Secret Site Map
Friday, December 19, 2014

Home News Scientists Discuss How Bed Bugs 'Shrug off' Pesticides

Scientists Discuss How Bed Bugs 'Shrug off' Pesticides

Bed bugs

Research shared at the 246th National Meeting & Exposition of the American Chemical Society revealed that most of the genes responsible for pesticide resistance in bed bugs are active in its outer skin-like shell or cuticle.

| September 13, 2013

In a talk at the 246th National Meeting & Exposition of the American Chemical Society (ACS), scientists are describing identification of the genes responsibe for pesticide-resistance in bedbugs, and the implications for millions of people trying to cope with bedbug infestations that have been resurging for more than a decade.

The bedbug presentation is part of an international research award symposium at the ACS National Meeting, which includes 12 other research papers on topics ranging from pesticide resistance to monitoring chemicals in the environment to tick spit.

"Every living thing on Earth has a unique set of strategies to adapt to life-threatening situations in the environment," said Fang Zhu, Ph.D., a leader of the research who spoke at the meeting. "The surprise discovery we never expected is that most of the genes responsible for pesticide resistance in the bedbug are active in its outer skin-like shell or cuticle. This is the unique adaption that has not been discovered in cockroaches, termites, ants or other insects."

Zhu of Washington State University and colleagues, who are with the University of Kentucky, quickly realized that the location was the ideal spot for genes that mute the effects of pyrethroid insecticides—today's mainstay home and garden pesticides. The bodies of bedbugs, she explained, are extremely flat before the creatures slurp up a meal of human blood. That profile adapts bedbugs for a life of hiding in the seams of mattresses, upholstered chairs, the lining of suitcases and other concealed locations. But it also creates a vulnerability to environmental toxins, giving bedbugs an unusually large surface area where pesticides can enter their bodies. The shell is tough—and accounts for the difficulty in squashing a bedbug. But research by Zhu's team and others has established that it's also a metabolic hot spot to protect against insecticides. Some genes in the cuticle, for instance, produce substances that tear apart the molecular backbone of insecticides, rendering them harmless. Other genes manufacture biological pumps that literally pump insecticides back out of the cuticle before they can enter the body.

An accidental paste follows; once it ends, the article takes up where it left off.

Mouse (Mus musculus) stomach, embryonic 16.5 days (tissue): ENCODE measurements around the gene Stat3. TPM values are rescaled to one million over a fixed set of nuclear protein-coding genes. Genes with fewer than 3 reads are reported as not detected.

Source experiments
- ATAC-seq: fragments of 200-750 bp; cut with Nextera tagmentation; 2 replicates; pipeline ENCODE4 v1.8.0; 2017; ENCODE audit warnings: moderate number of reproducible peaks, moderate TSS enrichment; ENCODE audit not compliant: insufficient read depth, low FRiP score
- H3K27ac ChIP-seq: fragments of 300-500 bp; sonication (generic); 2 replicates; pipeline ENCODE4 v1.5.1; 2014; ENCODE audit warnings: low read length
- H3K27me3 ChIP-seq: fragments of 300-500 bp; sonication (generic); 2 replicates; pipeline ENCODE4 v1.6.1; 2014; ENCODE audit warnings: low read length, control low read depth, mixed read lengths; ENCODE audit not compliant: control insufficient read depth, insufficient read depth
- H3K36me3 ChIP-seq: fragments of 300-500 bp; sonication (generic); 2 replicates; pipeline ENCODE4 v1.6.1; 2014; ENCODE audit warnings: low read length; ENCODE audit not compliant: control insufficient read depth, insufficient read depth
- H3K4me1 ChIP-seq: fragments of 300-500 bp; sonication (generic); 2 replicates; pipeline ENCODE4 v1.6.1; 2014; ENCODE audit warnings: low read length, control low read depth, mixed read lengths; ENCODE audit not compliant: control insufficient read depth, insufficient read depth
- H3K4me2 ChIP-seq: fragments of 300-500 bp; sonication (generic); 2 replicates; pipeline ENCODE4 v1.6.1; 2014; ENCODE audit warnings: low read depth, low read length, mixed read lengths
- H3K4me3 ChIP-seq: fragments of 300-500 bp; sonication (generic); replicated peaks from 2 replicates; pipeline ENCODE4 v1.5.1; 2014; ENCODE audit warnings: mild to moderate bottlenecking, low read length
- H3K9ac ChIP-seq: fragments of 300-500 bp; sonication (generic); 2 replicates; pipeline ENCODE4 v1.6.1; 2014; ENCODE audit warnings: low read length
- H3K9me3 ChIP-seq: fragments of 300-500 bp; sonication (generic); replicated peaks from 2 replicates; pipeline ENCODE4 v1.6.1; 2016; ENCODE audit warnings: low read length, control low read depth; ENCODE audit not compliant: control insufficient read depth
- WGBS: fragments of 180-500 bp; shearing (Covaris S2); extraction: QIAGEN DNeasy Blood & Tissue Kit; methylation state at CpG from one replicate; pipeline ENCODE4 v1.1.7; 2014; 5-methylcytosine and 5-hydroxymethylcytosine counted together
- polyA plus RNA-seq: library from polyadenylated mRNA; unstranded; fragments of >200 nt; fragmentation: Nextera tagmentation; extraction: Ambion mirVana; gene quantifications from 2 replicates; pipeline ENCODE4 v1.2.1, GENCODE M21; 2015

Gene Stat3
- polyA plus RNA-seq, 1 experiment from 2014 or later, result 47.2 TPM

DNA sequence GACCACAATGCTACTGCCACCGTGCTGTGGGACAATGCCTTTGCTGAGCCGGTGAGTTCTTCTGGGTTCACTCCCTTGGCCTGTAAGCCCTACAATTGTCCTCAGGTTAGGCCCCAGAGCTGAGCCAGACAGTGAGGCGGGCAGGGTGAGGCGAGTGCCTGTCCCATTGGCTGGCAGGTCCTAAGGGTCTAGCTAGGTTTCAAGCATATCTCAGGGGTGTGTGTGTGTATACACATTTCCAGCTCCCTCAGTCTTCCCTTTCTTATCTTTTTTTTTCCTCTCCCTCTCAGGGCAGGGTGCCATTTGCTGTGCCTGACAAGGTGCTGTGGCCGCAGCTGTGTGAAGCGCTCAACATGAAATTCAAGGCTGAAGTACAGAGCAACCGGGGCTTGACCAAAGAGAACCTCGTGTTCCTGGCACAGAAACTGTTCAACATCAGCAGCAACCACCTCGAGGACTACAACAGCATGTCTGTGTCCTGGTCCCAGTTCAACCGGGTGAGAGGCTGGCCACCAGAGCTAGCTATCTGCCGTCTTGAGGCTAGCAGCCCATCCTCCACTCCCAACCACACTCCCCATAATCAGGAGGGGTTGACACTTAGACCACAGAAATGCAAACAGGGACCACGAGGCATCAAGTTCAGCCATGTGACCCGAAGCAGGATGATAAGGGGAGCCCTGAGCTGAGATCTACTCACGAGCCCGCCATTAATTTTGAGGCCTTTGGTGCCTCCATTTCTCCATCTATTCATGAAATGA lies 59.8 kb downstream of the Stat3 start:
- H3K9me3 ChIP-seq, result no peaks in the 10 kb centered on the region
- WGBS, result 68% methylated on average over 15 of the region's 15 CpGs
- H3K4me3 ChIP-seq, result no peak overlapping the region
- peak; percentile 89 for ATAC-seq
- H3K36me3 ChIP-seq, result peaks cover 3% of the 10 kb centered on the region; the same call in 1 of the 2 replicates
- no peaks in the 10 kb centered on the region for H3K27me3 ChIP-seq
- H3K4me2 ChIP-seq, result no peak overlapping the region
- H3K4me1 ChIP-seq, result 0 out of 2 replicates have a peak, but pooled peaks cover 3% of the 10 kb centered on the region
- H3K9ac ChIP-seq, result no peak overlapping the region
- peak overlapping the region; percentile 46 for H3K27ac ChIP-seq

Read more at: http://phys.org/news/2013-09-bedbugs-pesticides-simple.html#jCp

Top news

Podcast: Cleveland Dixon on His 'Biggest Mistake'

Dixon, CEO of Holiday Termite & Pest Control, discusses his experiences using a Web design/SEO firm, and the benefits of him taking on these responsibilities himself.

Malden High Schools Collaborate with Yankee Pest Control in Mural Contest

Students from Walden, Mass., area high schools painted murals on the backside of Yankee Pest Control's building for a competition. Yankee generously paid for all of the paint supplies and tarps, and provided pizza and refreshments to all of the students each time they were on site.

Adrian Steel Offers Ladder Racks for Full Size Pickup Trucks

The Load Runner Ladder Rack features 2-inch durable round tubing and square crossbars, removable center and rear crossbars, and welded tie down cleats to ensure safe transportation of ladders.

Alpha Ecological Participates in Downtown Boulder’s Lights of December Parade

The parade featured floats from various local businesses, churches, and civic centers in the Boulder area.

Paraclipse Adds Sales Rep Gaulton

Kay Gaulton is a North American Sales Representative, covering the western hemisphere, as well as the Caribbean and Central and South America.

x